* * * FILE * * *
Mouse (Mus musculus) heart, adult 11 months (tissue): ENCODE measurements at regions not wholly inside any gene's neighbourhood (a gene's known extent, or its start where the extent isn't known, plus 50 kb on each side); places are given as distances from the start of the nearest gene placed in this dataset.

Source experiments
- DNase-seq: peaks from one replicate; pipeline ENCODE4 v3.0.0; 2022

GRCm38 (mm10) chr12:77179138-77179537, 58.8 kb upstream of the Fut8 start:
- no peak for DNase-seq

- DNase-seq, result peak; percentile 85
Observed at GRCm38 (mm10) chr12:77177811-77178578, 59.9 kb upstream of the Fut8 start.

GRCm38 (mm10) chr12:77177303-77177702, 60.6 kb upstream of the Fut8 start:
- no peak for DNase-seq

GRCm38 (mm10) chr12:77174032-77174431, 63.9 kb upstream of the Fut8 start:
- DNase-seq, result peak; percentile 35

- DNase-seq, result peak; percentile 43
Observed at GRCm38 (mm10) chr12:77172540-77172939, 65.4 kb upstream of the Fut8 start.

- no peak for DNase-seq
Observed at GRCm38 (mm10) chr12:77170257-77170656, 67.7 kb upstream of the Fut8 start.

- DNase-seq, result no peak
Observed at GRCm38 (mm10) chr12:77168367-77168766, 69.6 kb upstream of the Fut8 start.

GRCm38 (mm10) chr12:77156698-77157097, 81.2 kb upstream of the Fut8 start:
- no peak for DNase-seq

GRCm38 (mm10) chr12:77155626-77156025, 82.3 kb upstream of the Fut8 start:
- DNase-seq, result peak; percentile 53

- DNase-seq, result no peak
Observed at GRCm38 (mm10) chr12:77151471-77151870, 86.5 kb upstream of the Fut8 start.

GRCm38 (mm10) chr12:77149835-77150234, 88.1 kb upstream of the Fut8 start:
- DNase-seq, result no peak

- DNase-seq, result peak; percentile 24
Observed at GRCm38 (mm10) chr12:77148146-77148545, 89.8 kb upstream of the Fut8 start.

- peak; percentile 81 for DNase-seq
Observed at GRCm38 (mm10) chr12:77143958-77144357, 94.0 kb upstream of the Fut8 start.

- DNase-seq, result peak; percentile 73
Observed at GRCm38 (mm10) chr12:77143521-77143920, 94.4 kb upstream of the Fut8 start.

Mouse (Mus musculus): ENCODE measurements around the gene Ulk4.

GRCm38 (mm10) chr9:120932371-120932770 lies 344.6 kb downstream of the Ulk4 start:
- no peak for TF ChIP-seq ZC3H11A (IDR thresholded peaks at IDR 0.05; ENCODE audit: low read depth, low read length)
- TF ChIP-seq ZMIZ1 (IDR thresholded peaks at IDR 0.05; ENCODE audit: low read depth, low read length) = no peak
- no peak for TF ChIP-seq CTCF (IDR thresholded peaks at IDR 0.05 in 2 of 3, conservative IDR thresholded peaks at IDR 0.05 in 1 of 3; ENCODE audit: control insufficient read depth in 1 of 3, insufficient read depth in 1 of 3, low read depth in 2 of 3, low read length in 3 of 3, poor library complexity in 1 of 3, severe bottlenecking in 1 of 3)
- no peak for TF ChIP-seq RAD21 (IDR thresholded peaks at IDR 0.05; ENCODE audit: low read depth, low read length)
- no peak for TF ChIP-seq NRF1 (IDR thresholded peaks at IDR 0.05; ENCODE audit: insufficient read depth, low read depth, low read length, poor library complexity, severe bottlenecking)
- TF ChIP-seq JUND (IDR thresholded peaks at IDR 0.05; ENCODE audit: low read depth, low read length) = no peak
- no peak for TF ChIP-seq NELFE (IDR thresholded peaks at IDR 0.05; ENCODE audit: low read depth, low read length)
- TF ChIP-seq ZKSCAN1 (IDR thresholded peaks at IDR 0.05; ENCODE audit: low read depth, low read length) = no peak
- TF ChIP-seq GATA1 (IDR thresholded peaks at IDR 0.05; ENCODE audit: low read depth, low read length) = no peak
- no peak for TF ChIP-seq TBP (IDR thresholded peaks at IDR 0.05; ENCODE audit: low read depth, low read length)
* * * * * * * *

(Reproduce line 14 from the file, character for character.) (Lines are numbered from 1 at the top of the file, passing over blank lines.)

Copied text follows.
- no peak for DNase-seq